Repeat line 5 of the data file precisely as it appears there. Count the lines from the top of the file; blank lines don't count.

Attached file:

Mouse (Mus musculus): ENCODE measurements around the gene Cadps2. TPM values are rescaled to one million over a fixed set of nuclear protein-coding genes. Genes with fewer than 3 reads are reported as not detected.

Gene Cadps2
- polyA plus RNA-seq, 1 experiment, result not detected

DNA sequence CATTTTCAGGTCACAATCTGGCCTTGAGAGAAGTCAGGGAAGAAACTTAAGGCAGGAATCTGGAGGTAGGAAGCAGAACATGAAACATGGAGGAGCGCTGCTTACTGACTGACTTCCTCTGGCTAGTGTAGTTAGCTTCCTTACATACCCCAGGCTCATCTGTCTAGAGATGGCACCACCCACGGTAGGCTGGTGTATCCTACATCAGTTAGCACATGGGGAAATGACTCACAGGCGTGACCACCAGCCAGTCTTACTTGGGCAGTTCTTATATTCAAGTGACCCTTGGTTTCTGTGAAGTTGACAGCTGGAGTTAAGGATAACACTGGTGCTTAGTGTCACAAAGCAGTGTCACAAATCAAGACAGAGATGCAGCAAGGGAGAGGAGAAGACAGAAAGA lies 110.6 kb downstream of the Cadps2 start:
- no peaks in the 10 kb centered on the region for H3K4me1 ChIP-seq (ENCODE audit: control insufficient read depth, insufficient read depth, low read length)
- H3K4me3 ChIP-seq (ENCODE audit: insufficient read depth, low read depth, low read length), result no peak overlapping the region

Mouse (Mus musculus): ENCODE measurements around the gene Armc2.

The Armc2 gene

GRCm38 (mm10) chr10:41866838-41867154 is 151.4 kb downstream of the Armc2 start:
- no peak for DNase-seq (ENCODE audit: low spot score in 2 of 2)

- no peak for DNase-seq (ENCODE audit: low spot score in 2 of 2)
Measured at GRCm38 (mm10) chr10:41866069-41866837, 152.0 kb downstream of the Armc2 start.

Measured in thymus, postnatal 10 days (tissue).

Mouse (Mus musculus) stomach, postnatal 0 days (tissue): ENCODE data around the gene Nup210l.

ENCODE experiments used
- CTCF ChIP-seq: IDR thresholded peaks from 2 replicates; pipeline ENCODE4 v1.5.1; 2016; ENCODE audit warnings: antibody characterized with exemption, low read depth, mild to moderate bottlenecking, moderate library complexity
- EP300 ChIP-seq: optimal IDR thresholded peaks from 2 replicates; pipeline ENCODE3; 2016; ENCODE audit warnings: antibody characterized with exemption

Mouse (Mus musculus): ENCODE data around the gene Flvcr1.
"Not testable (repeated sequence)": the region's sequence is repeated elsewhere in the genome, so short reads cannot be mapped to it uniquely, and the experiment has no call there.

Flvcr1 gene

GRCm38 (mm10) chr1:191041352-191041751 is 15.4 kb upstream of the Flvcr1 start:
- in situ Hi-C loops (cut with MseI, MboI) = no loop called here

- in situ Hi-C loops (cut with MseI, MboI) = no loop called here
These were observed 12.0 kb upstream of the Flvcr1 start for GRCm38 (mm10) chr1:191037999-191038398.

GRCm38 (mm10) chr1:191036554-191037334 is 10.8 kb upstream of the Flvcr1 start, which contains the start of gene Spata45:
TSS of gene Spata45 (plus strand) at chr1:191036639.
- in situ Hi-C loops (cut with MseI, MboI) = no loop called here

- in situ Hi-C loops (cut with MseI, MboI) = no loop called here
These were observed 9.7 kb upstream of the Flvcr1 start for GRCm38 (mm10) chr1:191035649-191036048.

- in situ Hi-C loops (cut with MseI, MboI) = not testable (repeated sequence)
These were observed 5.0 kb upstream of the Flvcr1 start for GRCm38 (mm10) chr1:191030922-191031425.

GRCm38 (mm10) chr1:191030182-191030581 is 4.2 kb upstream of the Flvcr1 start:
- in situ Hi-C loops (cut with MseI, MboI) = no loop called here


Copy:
- no peaks in the 10 kb centered on the region for H3K4me1 ChIP-seq (ENCODE audit: control insufficient read depth, insufficient read depth, low read length)